They were German Jews from Breslau who had fled to France believing that they would be safe from Hitler and his Nazis in the land of Liberté, Égalité, Fraternité – Freedom, Equality, Brotherhood.

Having heard that a roundup of Jews was under way in Paris, they had gone to hide with a French (and not Jewish) friend.

However, they had not escaped the murderous hands of Dr Marcel Petiot, a resident of Paris.

Dr Marcel Petiot in court on trial for murder

Dr Petiot, by all appearances a kind family doctor, loving husband and father of a teenage son, had put the story out that he was a member of the French Resistance and that he headed a resistance cell which helped people escape from Occupied France. The escapees had to pay the resistance cell for its escape route. The amount each had to pay varied according to who they were, their financial situation, and how desperate they were to escape from the Nazis. Some had thus handed over hundreds of thousands of Francs. On top of his fees he had gone to the homes they had abandoned to cart away whatever they had left behind. He had also advised them to bring along all their valuables, and this they had done.

The Knellers had paid him 150,000 francs. They too had taken what valuables they had with them, and he had also gone to their abandoned apartment with a cart to fill it up with what he could find.

Dr Petiot’s resistance cell did not exist and thus the escape route was bogus. It began and ended in a townhouse in Paris’s chic 16th arrondissement close to the Arc de Triomphe which he had bought at the outbreak of the war to open a mental clinic after the war – or so he had claimed – but which he had then used as his murder house.

Yes, he had murdered his victims.

Not all of them were Jews though.

He was guillotined after the war for the murder of 26 people, but the police chief, judging by the amount of human remains found at the townhouse at No. 27 rue le Sueur, said that there had been very many more victims. He thought two hundred, but he said: “To be on the safe side, I will settle for one hundred and fifty.”

It was on this street and on this spot that Petiot murdered.(Copyright Marilyn Z. Tomlins)

He had kept the bodies of his victims in the townhouse until March 1944 when he began to try to destroy the bodies by burning and  with quicklime.


On Saturday, July 18, in other words two days after the Vel d’Hiv Roundup he had fetched Kurt Kneller, and the following day, Sunday, July 19, he had fetched Greta and little René.

On Saturday, August 8, a bargeman saw that some bags had been caught in bushes on the bank of the River Seine at Asnières, ten kilometres north-west of Paris. He poked a stick into one of them. It contained body parts. He lifted the bags onto the deck of his barge. His mate helped him.

The two summoned the police.

The bags contained the legs, feet, arms, and upper part of the torso of a child, and the head, one arm and the lower part of the torso of a woman.

The police took the remains to the Médico-Légal Institute.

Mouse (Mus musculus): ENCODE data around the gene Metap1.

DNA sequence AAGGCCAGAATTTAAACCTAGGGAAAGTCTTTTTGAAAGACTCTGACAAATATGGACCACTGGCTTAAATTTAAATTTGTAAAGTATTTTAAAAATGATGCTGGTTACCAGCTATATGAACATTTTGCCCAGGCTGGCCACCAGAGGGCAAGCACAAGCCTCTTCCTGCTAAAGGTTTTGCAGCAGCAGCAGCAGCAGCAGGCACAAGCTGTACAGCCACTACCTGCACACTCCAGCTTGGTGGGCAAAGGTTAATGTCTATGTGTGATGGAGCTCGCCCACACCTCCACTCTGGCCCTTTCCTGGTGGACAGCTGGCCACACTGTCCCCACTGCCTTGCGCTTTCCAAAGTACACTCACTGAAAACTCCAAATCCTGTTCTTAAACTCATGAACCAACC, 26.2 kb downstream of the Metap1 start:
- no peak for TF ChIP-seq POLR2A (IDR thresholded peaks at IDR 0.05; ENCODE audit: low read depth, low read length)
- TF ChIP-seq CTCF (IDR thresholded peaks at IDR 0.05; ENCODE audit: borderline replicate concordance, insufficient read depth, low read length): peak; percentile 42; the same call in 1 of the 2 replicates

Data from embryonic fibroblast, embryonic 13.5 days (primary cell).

The institute’s chief, Dr Albert Paul, examined them. He informed the police that the child was male and about seven years old. The woman was middle-aged. Because of the advanced state of decomposition, it would be impossible for him and his team to determine the date or method of death.

A few days later another bargeman found the head of a man at the same spot.

Dr Paul said he was not even going to attempt to guess the man’s age.


I wrote a book DIE IN PARIS about Dr Petiot. You can buy it on any amazon website.




A translation to French of the book – Docteur Petiot le Diabolique is currently with French publishers.

This is what I write about how the remains of what could be regarded as those of the Knellers had been found.

Le samedi 8 août, un marinier aperçut des sacs pris dans des broussailles sur une rive de la Seine à d’Asnières-sur-Seine, à 8 kilomètres de Paris. Il piqua l’un d’eux avec un bâton. Il contenait les restes d’un corps humain. Aidé par son compagnon à bord, il tira les sacs et les mit sur le pont de sa péniche.

            Ils prévinrent la police.

            Les sacs contenaient les jambes, les pieds, les bras, le haut du torse d’enfant, et la tête, le bras et le bas du torse d’une femme.

            La police transféra les restes humains à la morgue de Paris.

            Le docteur Charles Paul de la morgue les examina. Il informa la police que l’enfant était un garçon d’environ sept ans. La femme était d’âge moyen. En raison de leur état de décomposition avancé, il leur était impossible, à son équipe et à lui, de déterminer quand et comment ils étaient morts.

            Quelques jours plus tard, un autre marinier trouva la tête d’un homme au même endroit.

            Le docteur Paul disait qu’il ne tentait même pas d’estimer quel était son âge.


Should you be a French publisher and you think you would like to read my manuscript, do contact me either on this site, or on

1940: Hitler visiting conquered Paris.

The ashes of Petiot’s victims.








Marilyn Z. Tomlins